Monday, December 20, 2010

Nicolas Philibert's sad, fascinating NÉNETTE Up-close and personal with a very old soul

That 400-pound gorilla in the room? It's Nénette, she's an orangutan, and the room is a cage in the famous Paris zoo, Jardin de Plantes Exotiques. TrustMovies is not actually all that sure about her weight: It may be only 300 pounds, perhaps less. But she is by far the best ape-on-film since "Jenny" in last year's Creation, and she easily carries NÉNETTE -- the film that bears her name -- proving a subject of unending interest and delight. Made by the man, Nicolas Philibert (shown below), who some years back gave us one of the best films about children and schools (To Be and to Have), the movie quite cleverly leads us into the life of this 40-year-old Parisian.

Lasting but 70 minutes, Philibert's film begins with humans beings -- children, adults, the filmmaker and zoo-keeping staff -- simply observing Nénette. "I can't touch her," one staff member notes, as they talk about her red hair. "In Egypt, they used to kill redheads before birth," someone says (the subtitles translate it thus, but surely they mean "at birth" or soon after). All the while, the camera observes  the orangutan. This rather sideways approach works wonderfuly in easing us into the life of the ape. With each new and often very odd fact, together with what we see Nénette doing, we're further hooked.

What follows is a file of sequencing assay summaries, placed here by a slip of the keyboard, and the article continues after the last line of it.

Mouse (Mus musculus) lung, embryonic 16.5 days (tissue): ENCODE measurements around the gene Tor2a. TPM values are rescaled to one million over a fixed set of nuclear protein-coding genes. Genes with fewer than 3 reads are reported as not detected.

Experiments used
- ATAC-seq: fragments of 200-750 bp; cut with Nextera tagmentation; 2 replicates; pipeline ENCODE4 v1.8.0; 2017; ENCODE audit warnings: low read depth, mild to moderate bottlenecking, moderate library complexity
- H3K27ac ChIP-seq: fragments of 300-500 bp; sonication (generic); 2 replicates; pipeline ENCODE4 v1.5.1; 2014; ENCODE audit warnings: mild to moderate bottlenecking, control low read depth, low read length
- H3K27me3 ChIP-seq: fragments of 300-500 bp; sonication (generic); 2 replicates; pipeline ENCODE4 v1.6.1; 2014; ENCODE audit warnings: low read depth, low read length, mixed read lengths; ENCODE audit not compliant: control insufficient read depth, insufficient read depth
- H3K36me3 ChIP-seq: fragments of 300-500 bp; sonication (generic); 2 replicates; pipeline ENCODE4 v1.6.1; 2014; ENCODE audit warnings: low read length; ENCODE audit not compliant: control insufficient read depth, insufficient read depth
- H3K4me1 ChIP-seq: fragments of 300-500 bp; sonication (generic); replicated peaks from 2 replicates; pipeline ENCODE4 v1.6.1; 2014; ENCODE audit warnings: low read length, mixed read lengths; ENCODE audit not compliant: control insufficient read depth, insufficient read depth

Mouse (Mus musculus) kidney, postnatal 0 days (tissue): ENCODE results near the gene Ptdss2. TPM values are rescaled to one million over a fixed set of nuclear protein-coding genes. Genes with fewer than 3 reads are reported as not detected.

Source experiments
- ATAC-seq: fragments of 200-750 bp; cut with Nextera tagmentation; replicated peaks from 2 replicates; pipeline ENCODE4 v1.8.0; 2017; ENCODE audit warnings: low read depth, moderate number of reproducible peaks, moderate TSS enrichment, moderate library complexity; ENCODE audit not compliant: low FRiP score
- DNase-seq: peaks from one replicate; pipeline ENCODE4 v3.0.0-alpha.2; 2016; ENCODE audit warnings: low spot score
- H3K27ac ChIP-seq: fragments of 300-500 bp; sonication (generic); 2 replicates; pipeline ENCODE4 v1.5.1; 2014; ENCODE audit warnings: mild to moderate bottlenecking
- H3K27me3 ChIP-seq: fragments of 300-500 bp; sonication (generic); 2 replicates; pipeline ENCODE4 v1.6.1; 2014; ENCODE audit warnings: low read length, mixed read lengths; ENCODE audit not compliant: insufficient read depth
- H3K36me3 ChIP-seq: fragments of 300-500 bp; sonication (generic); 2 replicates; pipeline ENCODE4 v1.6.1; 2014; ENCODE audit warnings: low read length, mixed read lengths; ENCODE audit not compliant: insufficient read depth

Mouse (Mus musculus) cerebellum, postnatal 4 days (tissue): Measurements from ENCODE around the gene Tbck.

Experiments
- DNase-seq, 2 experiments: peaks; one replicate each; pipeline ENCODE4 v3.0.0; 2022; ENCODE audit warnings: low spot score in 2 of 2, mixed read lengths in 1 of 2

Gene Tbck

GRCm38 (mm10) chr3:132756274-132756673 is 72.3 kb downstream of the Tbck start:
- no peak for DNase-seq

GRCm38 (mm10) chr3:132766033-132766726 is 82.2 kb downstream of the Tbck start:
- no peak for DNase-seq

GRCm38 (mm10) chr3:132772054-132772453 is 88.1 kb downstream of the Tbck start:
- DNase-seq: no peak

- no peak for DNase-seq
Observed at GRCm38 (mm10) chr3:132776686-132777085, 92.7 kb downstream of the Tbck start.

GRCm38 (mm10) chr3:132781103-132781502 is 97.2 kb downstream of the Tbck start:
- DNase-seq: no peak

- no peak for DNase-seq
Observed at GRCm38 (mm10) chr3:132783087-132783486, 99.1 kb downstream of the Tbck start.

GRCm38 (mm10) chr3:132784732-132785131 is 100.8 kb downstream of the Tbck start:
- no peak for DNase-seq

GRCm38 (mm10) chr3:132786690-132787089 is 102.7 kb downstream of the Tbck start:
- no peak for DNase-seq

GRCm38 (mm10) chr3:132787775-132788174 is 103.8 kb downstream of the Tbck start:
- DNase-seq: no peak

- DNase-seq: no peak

In all her long and sometimes difficult history at the zoo, Nénette has only liked  two of her keepers, one of whom took eight years to forge his bond. While the children's take on this ape is often hilarious, at times the kids are so noisy and intrusive that you dearly hope her cage is soundproof. The movie educates us about her species, as well, as we watch the ape in action. (Seeing her cover herself with a sheet like good Muslim woman provides one of the movie's many charming moments.) After having her first baby, with the accompanying televisions camera, Nénette eventually turned from hiding from the cameras to "acting" for them."

We learn from the head keeper everything from the orangutan's lack of general ability to make noise (and how the large pouch under the neck enables them to make certain sounds) to their toilet habits.  Nénette has gone through three husbands, outlasting them all. Now, she has only her youngest son Tubo, and the staff  fears the possibility of incest, not knowing for certain how the orangutan society reacts to this. So they have put the ape on "the pill," which is given to her in her daily yogurt.  "What flavor?" asks a journalist.

Nenette's life, finally, is compared to that of an acting class, in which the subject is told "Just be there and let us watch you. This is a difficult thing to handle."  It's difficult to view Nénette and not feel, at last, that you are watching a life in captivity -- a kind of slavery, if you will. Seeing her mix her juice with her yogurt at the end of the film is one of the saddest images I've seen in a documentary.

Also on the program is Nick Park's five-minute claymation short CREATURE COMFORTS (made in 1989) in which a journalist interviews zoo animals who talk (in various cleverly-concocted accents) of their experiences.  Both films, I believe, are very anti-zoo: Nénette quietly and gradually, Creatures Comforts, obviously and humorously. The double bill (Nénette is being released via Kino International) opens in New York City at Film Forum this Wednesday, December 22, for a two-week run. Check screening dates and times here.

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